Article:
Research Report on IT Security Inoculation
Targeted email attacks, where malware attached emails and the like are sent to specific companies, organizations or individuals, are recently emerging.
A typical tactic of targeted email attacks is as follows: an attack email is sent to a small group of targeted recipients. The subjects and contents of attack emails attract the recipients' attention by indicating relevant topics such as internal business communications, latest news topics, questionnaires, etc., and attempt to induce them to open attached files or clicking on URLs.
As a result, malware such as Trojan horse programs may be activated, or the recipient may be directed to a website that is embedded with such malware. Once the computer is infected by a malware, attacks tend to proceed to attempt to take control of the computer by embedding key-loggers.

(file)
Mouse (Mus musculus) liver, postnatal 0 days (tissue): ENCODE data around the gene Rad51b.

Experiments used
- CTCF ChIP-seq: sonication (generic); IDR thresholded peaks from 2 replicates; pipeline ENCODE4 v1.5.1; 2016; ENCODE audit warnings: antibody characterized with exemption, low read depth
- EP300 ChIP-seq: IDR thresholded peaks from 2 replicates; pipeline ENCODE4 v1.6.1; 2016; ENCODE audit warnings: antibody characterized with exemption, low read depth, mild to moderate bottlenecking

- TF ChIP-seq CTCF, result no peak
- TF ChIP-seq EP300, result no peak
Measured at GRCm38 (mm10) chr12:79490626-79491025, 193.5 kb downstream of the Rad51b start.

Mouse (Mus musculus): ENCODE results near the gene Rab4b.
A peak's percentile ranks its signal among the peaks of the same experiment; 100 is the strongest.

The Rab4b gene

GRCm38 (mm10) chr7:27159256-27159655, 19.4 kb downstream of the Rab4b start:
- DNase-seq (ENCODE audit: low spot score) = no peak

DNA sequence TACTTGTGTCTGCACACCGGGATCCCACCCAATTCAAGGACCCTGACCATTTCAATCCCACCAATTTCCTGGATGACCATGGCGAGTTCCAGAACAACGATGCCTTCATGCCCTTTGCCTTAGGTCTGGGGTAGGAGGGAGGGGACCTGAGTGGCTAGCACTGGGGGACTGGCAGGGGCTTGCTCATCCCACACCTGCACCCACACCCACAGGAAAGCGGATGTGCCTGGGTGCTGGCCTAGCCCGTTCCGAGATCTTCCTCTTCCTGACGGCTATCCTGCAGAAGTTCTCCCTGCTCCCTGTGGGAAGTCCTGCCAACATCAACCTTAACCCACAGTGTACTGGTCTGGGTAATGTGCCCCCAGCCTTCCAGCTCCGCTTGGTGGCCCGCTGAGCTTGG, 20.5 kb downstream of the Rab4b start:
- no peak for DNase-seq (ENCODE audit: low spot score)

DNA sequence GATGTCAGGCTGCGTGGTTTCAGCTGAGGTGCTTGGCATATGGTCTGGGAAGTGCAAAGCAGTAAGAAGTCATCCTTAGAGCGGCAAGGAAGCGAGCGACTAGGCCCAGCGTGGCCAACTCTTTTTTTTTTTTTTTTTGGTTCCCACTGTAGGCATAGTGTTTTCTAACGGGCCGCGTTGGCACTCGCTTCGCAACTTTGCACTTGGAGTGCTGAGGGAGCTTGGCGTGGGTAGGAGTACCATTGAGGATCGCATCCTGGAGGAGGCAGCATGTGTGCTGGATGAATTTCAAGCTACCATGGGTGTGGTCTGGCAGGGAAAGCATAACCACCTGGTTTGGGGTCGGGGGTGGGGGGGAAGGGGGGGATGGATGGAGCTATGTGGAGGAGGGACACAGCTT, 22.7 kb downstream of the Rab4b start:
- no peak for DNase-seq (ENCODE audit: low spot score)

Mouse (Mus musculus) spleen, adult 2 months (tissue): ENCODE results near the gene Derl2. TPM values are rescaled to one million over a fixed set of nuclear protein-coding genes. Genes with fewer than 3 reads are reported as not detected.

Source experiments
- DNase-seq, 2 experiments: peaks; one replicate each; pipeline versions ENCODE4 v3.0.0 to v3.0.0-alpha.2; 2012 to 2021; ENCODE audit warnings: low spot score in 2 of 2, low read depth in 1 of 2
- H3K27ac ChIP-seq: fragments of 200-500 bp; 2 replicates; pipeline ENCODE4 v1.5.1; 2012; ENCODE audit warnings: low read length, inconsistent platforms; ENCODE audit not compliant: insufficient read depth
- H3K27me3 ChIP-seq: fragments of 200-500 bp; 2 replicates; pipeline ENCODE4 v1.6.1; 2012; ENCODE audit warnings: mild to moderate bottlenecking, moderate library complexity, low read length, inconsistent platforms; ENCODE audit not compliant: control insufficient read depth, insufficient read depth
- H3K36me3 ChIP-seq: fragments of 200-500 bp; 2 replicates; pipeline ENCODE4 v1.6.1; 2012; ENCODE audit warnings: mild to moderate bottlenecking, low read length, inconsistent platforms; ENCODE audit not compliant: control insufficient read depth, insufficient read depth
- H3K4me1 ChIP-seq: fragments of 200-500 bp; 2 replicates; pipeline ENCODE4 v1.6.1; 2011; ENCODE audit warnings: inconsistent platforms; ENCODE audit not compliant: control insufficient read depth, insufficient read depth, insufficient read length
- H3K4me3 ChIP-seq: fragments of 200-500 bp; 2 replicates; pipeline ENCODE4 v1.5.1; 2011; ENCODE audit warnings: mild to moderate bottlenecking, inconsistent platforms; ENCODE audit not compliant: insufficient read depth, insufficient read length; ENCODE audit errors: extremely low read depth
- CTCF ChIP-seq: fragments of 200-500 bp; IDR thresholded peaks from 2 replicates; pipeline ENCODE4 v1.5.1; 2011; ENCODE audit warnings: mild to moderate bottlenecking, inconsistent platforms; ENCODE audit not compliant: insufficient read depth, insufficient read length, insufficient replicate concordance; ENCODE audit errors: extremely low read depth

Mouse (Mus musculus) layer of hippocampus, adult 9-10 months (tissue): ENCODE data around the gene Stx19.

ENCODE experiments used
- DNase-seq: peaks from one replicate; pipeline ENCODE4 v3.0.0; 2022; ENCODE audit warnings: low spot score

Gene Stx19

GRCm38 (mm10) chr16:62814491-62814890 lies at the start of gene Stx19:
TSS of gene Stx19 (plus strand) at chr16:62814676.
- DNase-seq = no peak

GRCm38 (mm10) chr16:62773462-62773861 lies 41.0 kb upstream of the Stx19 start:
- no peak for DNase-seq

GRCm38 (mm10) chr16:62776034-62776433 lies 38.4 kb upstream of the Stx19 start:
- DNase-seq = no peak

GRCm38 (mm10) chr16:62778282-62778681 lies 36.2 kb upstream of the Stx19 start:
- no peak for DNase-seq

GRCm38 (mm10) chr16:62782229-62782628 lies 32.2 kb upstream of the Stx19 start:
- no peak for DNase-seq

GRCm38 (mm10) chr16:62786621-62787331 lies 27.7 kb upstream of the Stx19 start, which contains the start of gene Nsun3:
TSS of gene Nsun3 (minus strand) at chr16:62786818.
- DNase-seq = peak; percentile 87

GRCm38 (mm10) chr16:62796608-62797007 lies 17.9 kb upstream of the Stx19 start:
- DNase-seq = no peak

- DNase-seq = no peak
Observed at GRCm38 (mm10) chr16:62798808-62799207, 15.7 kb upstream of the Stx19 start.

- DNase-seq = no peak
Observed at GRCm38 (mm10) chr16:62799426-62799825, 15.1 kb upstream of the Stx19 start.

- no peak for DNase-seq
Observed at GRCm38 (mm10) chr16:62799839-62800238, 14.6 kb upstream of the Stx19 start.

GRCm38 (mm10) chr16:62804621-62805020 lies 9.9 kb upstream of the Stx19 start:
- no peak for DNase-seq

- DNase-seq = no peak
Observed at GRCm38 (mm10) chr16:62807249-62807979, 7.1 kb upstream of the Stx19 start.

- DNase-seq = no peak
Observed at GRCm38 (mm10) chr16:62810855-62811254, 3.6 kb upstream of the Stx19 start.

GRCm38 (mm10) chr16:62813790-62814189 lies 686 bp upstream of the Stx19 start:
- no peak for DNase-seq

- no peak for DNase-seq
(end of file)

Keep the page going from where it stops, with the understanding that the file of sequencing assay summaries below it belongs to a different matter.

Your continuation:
Recently, further malicious tactics have been recognized where emails exchanged between companies or within organizations are stolen, and attack emails based on those stolen emails are created to launch very sophisticated attacks.
Damages of targeted email attacks are not publicized widely, however are considered to be serious.
Under such circumstance, JPCERT/CC has investigated the actual situation of targeted attacks and has evaluated inoculation methods. The outcomes were reported each fiscal year as "Research of Targeted Attacks" in 2006, "Research Report on Measures to Deal with Targeted Attacks" in 2007, and "Research Report on IT Security Inoculation" in 2008.
The research has revealed that targeted email attacks do indeed exist and that education and trainings based on inoculation methods prove effective to a certain level.
For further details, please refer to the "Research Report on IT Security Inoculation" (PDF).Signature
The Inoculation Research of fiscal year 2009 was subcontracted to Broad Band Security, Inc. (BBSec).
|2011-01-21||Research Report on IT Security Inoculation||PDF